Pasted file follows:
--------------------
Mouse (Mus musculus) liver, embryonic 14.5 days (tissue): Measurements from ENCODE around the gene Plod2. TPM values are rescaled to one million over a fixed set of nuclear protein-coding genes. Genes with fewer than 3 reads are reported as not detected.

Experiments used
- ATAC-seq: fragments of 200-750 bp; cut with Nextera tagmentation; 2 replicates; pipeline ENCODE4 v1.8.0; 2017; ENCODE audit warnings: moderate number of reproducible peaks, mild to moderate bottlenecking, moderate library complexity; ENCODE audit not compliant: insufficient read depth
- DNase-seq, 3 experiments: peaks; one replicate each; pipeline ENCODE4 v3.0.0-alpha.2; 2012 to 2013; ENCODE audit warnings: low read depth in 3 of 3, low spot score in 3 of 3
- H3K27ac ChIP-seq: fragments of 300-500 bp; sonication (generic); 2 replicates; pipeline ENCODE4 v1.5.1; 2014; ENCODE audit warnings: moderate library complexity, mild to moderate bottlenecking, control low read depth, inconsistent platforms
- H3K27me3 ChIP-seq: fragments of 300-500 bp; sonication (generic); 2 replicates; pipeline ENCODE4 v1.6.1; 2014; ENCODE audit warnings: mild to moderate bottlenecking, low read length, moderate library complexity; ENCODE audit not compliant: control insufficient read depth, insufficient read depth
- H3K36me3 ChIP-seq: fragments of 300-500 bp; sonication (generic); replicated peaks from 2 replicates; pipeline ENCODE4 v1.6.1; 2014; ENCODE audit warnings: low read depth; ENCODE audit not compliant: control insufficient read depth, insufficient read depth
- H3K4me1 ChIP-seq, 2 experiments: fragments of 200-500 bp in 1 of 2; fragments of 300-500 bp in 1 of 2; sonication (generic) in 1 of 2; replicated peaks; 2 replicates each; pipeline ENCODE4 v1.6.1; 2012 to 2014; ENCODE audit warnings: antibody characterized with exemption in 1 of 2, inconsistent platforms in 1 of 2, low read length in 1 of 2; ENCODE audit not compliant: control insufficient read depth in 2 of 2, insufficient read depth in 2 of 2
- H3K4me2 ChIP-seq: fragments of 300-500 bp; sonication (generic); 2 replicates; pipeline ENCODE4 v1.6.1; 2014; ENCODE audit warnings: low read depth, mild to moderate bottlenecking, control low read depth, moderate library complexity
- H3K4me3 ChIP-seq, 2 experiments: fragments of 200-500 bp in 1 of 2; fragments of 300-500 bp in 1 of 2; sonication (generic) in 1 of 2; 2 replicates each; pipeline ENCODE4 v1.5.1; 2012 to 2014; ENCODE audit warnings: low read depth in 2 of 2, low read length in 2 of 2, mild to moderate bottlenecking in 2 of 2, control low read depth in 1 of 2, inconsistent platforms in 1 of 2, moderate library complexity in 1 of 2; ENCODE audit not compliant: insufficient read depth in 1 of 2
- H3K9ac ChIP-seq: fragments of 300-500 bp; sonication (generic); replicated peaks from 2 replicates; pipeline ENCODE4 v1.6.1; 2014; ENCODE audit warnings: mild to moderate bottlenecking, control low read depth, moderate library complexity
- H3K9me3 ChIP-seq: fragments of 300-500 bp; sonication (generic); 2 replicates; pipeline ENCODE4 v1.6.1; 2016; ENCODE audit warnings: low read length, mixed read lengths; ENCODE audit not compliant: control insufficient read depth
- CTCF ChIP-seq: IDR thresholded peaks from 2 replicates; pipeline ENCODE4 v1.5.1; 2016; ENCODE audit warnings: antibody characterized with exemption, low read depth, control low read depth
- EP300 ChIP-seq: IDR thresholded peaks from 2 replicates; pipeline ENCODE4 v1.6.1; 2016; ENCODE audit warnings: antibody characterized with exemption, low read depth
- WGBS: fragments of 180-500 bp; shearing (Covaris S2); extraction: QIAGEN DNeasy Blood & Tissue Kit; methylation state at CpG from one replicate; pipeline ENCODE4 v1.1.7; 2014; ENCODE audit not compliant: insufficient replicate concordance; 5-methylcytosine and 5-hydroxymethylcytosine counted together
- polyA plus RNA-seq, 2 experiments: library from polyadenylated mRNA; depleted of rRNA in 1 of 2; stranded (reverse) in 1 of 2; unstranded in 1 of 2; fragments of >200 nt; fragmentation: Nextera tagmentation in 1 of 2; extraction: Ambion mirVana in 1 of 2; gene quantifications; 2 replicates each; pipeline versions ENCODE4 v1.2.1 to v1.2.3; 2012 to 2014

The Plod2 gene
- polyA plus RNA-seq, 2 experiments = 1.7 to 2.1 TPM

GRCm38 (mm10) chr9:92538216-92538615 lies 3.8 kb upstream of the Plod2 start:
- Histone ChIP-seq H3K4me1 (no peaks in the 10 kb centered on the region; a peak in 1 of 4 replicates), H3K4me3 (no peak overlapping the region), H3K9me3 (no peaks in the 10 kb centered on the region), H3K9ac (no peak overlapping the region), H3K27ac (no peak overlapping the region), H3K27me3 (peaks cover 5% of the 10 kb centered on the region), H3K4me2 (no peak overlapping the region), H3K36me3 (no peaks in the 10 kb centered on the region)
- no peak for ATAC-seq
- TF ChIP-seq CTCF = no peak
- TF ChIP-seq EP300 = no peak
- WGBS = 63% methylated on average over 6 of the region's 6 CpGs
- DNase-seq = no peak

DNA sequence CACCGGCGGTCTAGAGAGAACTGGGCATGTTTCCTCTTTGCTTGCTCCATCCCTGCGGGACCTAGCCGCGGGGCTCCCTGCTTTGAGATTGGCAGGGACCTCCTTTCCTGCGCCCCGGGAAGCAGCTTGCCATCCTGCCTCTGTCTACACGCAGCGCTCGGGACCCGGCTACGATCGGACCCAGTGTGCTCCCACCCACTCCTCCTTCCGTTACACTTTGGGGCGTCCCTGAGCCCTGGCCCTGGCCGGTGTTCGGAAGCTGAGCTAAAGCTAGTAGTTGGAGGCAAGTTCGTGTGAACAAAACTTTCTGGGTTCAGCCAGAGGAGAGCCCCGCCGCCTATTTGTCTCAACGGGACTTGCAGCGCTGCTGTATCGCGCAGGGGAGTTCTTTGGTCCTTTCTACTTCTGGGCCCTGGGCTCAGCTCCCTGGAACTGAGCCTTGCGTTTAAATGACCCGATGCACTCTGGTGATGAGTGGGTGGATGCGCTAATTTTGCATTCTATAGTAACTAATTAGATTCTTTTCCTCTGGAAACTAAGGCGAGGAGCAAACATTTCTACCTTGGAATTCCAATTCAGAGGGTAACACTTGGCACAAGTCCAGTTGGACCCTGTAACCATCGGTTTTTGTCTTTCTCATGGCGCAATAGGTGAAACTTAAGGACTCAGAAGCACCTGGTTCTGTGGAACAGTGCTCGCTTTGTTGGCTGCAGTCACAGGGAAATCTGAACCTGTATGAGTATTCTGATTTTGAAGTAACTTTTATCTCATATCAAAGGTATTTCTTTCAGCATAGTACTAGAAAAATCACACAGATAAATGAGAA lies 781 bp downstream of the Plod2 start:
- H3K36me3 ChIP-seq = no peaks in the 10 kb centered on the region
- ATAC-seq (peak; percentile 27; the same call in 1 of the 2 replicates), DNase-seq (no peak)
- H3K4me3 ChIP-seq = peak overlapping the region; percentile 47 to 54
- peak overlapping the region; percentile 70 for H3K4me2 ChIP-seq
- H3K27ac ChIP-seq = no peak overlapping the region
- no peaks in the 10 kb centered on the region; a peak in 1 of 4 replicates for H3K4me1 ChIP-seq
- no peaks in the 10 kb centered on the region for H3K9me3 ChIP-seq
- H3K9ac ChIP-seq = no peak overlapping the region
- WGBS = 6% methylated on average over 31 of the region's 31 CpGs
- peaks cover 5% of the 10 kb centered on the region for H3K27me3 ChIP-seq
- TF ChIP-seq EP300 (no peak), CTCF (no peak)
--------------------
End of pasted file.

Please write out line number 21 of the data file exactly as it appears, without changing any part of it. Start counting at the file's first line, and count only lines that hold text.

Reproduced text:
- no peak for ATAC-seq